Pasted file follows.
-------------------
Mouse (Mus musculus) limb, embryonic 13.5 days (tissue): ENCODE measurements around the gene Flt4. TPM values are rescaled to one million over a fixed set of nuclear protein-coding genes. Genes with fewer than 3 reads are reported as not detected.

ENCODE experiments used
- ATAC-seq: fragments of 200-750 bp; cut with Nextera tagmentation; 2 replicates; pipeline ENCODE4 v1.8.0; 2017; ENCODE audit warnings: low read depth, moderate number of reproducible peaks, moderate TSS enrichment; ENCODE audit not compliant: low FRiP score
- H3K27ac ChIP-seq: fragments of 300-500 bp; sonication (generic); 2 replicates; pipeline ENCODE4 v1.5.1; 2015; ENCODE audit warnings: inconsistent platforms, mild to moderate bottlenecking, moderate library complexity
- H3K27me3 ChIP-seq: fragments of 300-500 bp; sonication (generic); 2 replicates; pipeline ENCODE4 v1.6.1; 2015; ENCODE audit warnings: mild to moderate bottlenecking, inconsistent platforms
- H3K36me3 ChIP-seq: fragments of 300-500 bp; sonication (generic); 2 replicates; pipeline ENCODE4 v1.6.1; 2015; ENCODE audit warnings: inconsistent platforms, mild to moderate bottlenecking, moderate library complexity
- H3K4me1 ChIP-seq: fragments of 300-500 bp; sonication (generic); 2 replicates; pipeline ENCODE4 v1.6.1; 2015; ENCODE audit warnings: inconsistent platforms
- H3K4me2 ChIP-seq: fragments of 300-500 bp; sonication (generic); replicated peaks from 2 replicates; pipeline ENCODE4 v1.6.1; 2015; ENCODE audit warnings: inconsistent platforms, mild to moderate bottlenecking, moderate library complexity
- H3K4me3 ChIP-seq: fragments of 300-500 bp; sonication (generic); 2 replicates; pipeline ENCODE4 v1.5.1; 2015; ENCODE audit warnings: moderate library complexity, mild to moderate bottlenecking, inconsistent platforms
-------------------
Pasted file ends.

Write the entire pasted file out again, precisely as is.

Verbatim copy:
Mouse (Mus musculus) limb, embryonic 13.5 days (tissue): ENCODE measurements around the gene Flt4. TPM values are rescaled to one million over a fixed set of nuclear protein-coding genes. Genes with fewer than 3 reads are reported as not detected.

ENCODE experiments used
- ATAC-seq: fragments of 200-750 bp; cut with Nextera tagmentation; 2 replicates; pipeline ENCODE4 v1.8.0; 2017; ENCODE audit warnings: low read depth, moderate number of reproducible peaks, moderate TSS enrichment; ENCODE audit not compliant: low FRiP score
- H3K27ac ChIP-seq: fragments of 300-500 bp; sonication (generic); 2 replicates; pipeline ENCODE4 v1.5.1; 2015; ENCODE audit warnings: inconsistent platforms, mild to moderate bottlenecking, moderate library complexity
- H3K27me3 ChIP-seq: fragments of 300-500 bp; sonication (generic); 2 replicates; pipeline ENCODE4 v1.6.1; 2015; ENCODE audit warnings: mild to moderate bottlenecking, inconsistent platforms
- H3K36me3 ChIP-seq: fragments of 300-500 bp; sonication (generic); 2 replicates; pipeline ENCODE4 v1.6.1; 2015; ENCODE audit warnings: inconsistent platforms, mild to moderate bottlenecking, moderate library complexity
- H3K4me1 ChIP-seq: fragments of 300-500 bp; sonication (generic); 2 replicates; pipeline ENCODE4 v1.6.1; 2015; ENCODE audit warnings: inconsistent platforms
- H3K4me2 ChIP-seq: fragments of 300-500 bp; sonication (generic); replicated peaks from 2 replicates; pipeline ENCODE4 v1.6.1; 2015; ENCODE audit warnings: inconsistent platforms, mild to moderate bottlenecking, moderate library complexity
- H3K4me3 ChIP-seq: fragments of 300-500 bp; sonication (generic); 2 replicates; pipeline ENCODE4 v1.5.1; 2015; ENCODE audit warnings: moderate library complexity, mild to moderate bottlenecking, inconsistent platforms